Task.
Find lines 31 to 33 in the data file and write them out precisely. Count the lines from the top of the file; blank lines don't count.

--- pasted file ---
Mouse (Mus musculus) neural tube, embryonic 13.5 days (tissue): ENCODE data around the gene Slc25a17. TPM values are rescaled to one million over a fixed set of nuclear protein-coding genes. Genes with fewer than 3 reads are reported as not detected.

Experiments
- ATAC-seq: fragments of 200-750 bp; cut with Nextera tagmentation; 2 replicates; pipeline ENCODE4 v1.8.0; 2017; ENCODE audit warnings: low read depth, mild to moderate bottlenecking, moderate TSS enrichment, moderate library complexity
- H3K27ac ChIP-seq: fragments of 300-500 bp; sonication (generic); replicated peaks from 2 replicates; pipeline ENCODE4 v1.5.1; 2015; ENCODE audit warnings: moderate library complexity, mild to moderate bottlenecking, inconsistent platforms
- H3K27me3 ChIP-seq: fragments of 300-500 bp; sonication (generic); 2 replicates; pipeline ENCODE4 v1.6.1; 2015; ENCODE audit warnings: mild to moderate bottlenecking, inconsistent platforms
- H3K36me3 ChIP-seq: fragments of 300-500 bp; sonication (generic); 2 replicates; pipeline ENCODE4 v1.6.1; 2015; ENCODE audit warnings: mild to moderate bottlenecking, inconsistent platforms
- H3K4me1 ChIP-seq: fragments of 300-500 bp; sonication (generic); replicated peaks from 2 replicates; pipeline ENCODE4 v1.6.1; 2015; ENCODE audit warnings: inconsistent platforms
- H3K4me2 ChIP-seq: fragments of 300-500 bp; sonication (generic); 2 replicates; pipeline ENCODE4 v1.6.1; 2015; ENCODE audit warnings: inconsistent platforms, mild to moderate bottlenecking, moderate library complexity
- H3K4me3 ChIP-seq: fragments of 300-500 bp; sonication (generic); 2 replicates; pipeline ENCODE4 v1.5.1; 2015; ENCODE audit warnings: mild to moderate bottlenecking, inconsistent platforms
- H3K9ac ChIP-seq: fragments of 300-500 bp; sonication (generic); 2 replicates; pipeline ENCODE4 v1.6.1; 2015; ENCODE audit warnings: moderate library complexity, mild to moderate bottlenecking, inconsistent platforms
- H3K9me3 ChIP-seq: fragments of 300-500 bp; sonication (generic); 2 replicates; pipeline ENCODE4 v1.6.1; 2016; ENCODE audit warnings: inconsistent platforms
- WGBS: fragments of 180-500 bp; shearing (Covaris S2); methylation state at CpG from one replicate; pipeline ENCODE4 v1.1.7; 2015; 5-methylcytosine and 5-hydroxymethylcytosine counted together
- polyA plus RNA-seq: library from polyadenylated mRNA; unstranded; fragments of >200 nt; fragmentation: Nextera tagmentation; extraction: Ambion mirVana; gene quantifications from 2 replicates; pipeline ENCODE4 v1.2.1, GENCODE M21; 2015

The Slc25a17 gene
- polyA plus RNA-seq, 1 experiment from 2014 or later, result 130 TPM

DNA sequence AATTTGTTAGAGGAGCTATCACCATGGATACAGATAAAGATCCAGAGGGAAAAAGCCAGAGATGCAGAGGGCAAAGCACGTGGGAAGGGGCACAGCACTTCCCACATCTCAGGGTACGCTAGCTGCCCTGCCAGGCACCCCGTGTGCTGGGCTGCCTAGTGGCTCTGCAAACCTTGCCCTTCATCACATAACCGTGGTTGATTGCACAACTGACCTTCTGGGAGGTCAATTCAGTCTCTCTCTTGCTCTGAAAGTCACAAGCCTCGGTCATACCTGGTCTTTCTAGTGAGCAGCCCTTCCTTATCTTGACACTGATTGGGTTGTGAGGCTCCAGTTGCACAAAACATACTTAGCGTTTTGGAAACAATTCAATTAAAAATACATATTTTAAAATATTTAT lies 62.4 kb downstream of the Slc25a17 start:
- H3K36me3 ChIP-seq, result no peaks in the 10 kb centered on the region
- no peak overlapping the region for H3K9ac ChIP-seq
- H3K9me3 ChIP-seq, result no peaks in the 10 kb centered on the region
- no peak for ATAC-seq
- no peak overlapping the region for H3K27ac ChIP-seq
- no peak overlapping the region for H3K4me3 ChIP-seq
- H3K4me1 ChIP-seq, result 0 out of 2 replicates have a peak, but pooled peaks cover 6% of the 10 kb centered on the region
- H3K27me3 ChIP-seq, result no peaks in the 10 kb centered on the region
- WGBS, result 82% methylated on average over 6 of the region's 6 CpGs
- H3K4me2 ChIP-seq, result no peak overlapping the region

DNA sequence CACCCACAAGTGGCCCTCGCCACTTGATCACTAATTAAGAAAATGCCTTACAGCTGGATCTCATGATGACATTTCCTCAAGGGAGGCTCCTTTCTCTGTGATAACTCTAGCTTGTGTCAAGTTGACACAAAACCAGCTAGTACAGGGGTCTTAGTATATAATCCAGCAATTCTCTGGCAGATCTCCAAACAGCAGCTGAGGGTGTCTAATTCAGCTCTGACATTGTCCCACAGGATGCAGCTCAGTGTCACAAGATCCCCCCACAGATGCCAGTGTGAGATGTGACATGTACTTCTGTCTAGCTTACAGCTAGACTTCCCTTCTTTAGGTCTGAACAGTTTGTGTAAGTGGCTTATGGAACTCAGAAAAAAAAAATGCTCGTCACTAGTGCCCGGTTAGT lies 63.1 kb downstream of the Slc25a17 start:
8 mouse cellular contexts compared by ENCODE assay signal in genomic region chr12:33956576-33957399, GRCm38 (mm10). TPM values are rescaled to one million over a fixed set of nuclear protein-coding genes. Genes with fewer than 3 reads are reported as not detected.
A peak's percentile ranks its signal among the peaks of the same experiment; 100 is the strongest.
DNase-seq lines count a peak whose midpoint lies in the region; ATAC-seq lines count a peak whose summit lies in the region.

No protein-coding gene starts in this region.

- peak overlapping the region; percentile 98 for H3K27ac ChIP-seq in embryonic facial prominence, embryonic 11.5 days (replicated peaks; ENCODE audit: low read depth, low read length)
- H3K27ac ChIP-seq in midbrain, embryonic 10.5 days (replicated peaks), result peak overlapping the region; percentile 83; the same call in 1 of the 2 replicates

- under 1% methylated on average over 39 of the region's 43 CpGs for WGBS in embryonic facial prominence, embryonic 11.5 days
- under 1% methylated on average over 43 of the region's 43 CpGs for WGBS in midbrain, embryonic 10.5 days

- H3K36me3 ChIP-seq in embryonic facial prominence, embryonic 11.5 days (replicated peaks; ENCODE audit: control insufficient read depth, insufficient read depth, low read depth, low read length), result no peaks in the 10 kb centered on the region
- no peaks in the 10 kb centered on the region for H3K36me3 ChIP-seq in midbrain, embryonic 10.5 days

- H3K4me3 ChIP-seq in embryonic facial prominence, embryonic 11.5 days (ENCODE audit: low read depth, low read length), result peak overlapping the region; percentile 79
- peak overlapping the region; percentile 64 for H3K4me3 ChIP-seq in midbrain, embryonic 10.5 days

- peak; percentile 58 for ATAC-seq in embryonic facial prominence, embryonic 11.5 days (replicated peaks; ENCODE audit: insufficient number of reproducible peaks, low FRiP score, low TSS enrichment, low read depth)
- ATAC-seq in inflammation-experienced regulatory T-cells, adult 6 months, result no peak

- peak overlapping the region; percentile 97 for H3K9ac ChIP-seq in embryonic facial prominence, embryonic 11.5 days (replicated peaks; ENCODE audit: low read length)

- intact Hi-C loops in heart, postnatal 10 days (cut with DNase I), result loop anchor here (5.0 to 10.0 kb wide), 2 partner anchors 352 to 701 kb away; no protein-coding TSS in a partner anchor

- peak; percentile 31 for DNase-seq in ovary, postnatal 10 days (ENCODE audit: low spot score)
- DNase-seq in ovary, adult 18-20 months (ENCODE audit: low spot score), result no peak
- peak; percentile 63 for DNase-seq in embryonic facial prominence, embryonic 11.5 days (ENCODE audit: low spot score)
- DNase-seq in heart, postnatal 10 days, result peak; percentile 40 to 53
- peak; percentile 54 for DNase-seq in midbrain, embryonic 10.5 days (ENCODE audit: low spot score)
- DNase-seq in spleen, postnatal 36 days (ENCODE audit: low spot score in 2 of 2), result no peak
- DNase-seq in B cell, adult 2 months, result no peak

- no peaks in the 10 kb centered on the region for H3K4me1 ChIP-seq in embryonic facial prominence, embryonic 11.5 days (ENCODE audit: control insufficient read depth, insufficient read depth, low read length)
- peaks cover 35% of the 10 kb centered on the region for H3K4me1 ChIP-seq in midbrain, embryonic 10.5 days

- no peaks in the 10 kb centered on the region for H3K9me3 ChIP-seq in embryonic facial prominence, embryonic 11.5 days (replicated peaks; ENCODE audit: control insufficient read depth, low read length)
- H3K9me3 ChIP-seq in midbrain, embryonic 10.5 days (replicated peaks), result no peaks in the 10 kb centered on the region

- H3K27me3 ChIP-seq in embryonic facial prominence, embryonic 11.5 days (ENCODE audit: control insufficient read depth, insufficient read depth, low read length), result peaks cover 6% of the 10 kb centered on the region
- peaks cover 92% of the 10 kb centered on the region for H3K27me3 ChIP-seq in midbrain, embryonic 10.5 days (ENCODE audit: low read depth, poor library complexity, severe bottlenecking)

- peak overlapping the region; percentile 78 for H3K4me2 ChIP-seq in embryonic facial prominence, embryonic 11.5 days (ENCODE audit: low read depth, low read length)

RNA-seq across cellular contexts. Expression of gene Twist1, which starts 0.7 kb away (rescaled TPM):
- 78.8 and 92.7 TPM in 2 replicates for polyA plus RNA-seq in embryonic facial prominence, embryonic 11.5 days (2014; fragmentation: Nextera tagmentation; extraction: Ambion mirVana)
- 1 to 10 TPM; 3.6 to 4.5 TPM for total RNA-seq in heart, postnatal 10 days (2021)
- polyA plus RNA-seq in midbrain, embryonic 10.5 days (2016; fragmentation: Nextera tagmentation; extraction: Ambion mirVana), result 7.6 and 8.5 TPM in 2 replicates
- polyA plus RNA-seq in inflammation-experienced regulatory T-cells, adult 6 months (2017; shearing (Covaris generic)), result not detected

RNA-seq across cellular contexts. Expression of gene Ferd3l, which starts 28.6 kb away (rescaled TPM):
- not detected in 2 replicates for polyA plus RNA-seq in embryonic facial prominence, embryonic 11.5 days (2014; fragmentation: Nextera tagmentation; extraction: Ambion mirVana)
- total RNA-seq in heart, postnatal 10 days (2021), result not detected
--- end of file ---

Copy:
No protein-coding gene starts in this region.

- peak overlapping the region; percentile 98 for H3K27ac ChIP-seq in embryonic facial prominence, embryonic 11.5 days (replicated peaks; ENCODE audit: low read depth, low read length)
- H3K27ac ChIP-seq in midbrain, embryonic 10.5 days (replicated peaks), result peak overlapping the region; percentile 83; the same call in 1 of the 2 replicates